Productivity Commission Draft Report into long term disability care support – Doorstop, Canberra
Joint Doorstop with
Bill Shorten MP, Assistant Treasurer
*** E & OE – Proof only ***
JENNY MACKLIN: I would like to thank everyone for joining us here today. Our Parliamentary colleague, Senator McLucas would have liked to have been with us today but unfortunately she’s not well, so she sends her apologies. I am very pleased to be here with my Ministerial colleague, Bill Shorten, the Assistant Treasurer.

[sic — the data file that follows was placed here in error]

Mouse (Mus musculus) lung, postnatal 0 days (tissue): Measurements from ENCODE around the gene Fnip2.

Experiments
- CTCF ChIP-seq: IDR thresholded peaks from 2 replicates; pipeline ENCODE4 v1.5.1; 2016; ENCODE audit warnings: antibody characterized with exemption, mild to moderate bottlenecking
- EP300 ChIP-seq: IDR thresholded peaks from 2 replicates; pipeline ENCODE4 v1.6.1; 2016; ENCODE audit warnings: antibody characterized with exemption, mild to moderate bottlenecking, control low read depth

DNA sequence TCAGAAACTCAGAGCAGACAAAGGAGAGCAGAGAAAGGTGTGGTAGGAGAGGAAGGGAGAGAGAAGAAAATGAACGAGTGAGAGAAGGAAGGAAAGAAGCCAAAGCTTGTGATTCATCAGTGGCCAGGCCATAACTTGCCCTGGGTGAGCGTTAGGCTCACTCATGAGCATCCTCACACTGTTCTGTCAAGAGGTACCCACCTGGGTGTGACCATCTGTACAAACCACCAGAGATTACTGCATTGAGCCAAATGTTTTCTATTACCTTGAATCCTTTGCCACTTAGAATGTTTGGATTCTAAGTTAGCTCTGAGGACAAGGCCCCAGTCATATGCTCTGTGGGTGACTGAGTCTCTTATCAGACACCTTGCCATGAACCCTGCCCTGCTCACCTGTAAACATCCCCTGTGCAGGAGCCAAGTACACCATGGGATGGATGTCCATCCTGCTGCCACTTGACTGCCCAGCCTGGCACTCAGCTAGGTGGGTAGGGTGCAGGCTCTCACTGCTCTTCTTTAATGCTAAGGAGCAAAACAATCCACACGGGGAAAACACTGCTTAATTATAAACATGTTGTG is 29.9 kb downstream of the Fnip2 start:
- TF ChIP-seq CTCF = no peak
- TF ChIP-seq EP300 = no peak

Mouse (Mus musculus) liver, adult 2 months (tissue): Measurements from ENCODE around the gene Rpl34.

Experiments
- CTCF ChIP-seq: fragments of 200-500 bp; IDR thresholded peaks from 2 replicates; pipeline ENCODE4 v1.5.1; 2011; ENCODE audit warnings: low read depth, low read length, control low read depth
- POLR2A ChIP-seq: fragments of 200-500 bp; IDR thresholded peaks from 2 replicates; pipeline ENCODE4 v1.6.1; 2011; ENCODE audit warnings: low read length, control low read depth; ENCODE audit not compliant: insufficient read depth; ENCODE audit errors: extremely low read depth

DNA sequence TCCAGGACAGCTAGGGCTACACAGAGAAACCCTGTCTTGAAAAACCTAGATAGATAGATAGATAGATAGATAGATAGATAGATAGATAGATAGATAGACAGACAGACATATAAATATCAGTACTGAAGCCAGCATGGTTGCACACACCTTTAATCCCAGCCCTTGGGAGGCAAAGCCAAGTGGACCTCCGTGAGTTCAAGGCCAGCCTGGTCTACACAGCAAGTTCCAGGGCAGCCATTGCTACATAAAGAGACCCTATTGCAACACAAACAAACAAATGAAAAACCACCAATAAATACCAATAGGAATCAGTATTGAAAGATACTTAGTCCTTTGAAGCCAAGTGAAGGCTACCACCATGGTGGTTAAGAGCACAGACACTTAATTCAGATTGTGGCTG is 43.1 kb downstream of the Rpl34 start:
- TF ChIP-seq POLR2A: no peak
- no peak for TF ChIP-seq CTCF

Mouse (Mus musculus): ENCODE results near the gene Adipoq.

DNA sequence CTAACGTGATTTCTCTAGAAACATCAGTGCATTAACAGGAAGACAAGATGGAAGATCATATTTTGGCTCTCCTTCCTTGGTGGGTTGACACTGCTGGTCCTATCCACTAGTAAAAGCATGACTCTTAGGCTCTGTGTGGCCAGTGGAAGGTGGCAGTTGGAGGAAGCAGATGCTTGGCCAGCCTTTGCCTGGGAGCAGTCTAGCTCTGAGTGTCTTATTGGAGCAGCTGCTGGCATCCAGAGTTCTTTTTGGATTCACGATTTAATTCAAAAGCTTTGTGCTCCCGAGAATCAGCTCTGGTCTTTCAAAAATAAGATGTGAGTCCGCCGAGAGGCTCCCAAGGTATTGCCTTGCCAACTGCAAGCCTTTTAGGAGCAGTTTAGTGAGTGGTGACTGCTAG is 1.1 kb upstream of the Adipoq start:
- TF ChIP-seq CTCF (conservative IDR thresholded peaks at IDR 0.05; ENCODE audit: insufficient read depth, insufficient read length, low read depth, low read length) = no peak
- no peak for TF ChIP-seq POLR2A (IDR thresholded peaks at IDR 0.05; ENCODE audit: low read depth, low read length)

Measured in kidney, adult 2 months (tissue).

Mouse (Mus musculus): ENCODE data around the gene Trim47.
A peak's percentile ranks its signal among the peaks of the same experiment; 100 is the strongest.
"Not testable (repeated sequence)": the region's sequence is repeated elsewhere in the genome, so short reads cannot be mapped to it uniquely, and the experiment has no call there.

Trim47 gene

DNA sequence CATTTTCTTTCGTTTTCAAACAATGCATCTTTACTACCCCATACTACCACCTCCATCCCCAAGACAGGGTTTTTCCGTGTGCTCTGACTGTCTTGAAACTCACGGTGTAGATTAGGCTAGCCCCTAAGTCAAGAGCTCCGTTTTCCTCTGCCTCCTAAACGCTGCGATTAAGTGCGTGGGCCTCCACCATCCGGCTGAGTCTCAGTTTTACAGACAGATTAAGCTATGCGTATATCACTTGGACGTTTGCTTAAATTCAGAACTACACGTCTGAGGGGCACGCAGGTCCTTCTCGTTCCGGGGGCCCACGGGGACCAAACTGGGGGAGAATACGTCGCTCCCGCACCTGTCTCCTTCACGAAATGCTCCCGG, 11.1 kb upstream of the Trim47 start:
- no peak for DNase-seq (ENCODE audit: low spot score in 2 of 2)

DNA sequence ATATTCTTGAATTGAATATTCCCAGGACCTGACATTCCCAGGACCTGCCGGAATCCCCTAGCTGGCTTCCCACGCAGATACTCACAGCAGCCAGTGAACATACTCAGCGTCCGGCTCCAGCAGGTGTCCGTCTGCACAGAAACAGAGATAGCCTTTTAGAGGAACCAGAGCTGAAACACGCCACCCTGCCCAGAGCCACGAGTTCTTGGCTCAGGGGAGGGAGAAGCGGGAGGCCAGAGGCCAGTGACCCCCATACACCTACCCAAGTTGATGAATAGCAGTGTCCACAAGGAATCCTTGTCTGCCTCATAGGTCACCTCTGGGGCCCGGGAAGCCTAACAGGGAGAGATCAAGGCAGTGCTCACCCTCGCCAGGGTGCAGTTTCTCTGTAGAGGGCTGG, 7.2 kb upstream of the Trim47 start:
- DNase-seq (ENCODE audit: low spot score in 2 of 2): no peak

Today we’re very pleased to be welcoming the Productivity Commission Report on Disability Insurance and Catastrophic Insurance Schemes. It is the case the Government asked the Productivity Commission to do this major piece of work because we knew that a major rethink was necessary in this area. We do understand that there are many, many Australians with disability and their carers who are doing it very tough, many people who are very disadvantaged. So we thank the Productivity Commission for their draft report and of course, look forward to the consultations and discussions that will happen over the next few months and to the receipt of the final report in July. When the Government receives that final report we will of course respond and consider it very carefully.